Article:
The Gospel According to John
My Grandad passed away the other day and I haven’t really had time to stop and reflect on it. It’s obviously sad, but I don’t feel boo-hoo sad. I think partly that’s the reality of someone dying with Alzheimer’s – you know they were gone a long time ago. Moreover, though, I know that at the ripe old age of 90, he’d already plucked from life all he needed (“plucked” being interchangeable with a similar sounding profanity from what I hear…he was a charmer after all), and was ready to pass on the baton.
However, the old boy left his fair share of questionable wisdom with the world before shuffling his way up to those pearly gates. So, here’s a few of John Martin’s lessons in life. This is the Gospel According to John.
II. THE BOOK OF SAYINGS
A Gnat’s Cockful.
And John said unto his daughter, as she lifted the wine bottle away from the glass, “What’s that? A gnat’s cockful?”
A classic line from Grandad that takes some explaining if you’re not familiar with Fen-tongue. Grandad would use this primitive phrase to describe a small amount of anything, and it’s definitely one I plan to carry on using. It would usually be followed by a wry grin and a scan of his audience, always looking to catch someone’s eye. The lesson here is to be imaginative with your words. Also, don’t be offended if I say it to you, I am merely using the metaphor of an insect’s phallus for hyperbolic effect. How can I turn that into a topical ad?
You Are What You Eat.
“Behold, for you are what you eat”, said John to the stranger with her shopping trolley full of treasures.
Now I did warn you some of these are questionable. This basket of wisdom comes from a time he was at the supermarket, saw a shopper unknown to him with a trolley full of crisps, chocolates and the like, and told them that they are what they eat. In no way do I condone fat-shaming, that’s a terrible thing to say Grandad. But the man said what was on his mind, he always spoke very openly, and there is a lesson in that. Express yourself and be open (most of the time). Sorry, it is quite funny though…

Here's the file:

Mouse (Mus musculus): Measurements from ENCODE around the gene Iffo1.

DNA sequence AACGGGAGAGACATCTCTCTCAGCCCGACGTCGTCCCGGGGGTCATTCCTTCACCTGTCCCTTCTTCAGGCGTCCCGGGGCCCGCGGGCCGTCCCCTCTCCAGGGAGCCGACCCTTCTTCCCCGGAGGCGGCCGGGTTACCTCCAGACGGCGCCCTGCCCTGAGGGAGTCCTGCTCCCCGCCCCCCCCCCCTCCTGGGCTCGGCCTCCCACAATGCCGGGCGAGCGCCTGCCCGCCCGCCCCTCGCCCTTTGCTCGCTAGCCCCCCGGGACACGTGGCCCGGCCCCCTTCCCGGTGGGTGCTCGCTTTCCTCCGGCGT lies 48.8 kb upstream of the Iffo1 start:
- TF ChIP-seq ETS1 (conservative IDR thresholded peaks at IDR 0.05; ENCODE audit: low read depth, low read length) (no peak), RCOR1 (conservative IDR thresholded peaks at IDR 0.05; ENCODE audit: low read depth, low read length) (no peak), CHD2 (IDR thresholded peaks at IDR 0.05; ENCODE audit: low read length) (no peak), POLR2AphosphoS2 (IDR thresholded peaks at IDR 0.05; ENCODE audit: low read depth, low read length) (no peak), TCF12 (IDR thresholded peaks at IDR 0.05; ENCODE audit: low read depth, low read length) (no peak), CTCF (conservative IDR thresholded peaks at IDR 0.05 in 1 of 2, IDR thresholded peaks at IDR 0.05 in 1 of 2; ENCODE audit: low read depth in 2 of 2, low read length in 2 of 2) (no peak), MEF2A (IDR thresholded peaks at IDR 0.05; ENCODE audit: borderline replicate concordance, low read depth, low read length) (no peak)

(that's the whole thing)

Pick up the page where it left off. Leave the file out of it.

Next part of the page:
Never Let Tomorrow Ruin Today.
But as Daniel pushed away the beer placed before him, exclaiming “No John, for I have work in the morning,” John rebutted “Never let tomorrow ruin today, Daniel.”
This saying of Grandad’s at least sounds a bit more prophetic, but I’m pretty sure he used to just say it as a way to get people to carry on getting battered with him. But I like it. Life is fragile, who knows what can happen tomorrow, so let’s get messy. The hangover is tomorrow’s problem. Que sera, sera.
“Very nice,” John said of the miracle seen before his eyes.
Simple, but powerful. Grandad would literally describe everything in life as very nice. How’s the food? Very nice. Good holiday? Very nice. What is your new nurse like? Very nice (there’s that wry smile again). In a world where most people describe things as “fine” or “not bad”, how refreshing to know someone with such an abundance of positivity. Black hat didn’t exist in his mind. He was all red hat and god damn did it suit him. Always be positive.
III. THE BOOK OF NATURE
If In Doubt, Laugh.
“What? Ha ha ha,” reacted John, hopefully.
This second book of John’s Gospel focuses more on his nature, and the lessons I learnt from his simple being. For as long as I knew Grandad, his hearing was terrible, so the quotation you see above was a painfully common occurrence. You’d shout something at him, he’d ask you to repeat once because he didn’t hear, then on the second attempt, he’d just laugh. The lesson? If in doubt, laugh. More often than not it’ll be the right reaction, because laughter is the best thing in life. Obviously, there’ll be times when you laugh after your mate tells you that their dog died, but hey you’ll laugh at that one later.
“Oh well, nevermind.”
You couldn’t drag this man into an argument, because he knew it wasn’t worth it. It won’t solve anything. Arguing would get in the way of laughing, so don’t bother. We can apply this to our creative journeys too. Be the sun and not the rain, don’t get caught up in bickering when the stress reaches climax. If confronted with an argument, revert to the teaching in the paragraph above.
This ended up a longer SCAB than I thought it would. I guess I had some things to say. I’ll keep the ending short. I wanted to use the method Deanna taught us in week one (place/food/transport/colour/person) to describe who, or what, Grandad was:
Grandad is the fireplace in a bustling pub, selflessly warming those around him,
Always glowing, you couldn’t look away if you tried.
Grandad is an artisan pizza, simple ingredients bursting with flavour,
Made for sharing, he’s a comfort food, no need for formalities.
Grandad is a combine harvester, cruising through open fields,
Bringing in the harvest, he’ll reap so we can grow.
Grandad is the gold of midday sun,
A shining beacon of good times ahead.
Grandad is a child in a candy shop,
Excited by everything he sees, the world is his oyster.
More wine Grandad? I’ll top you up. Cheers.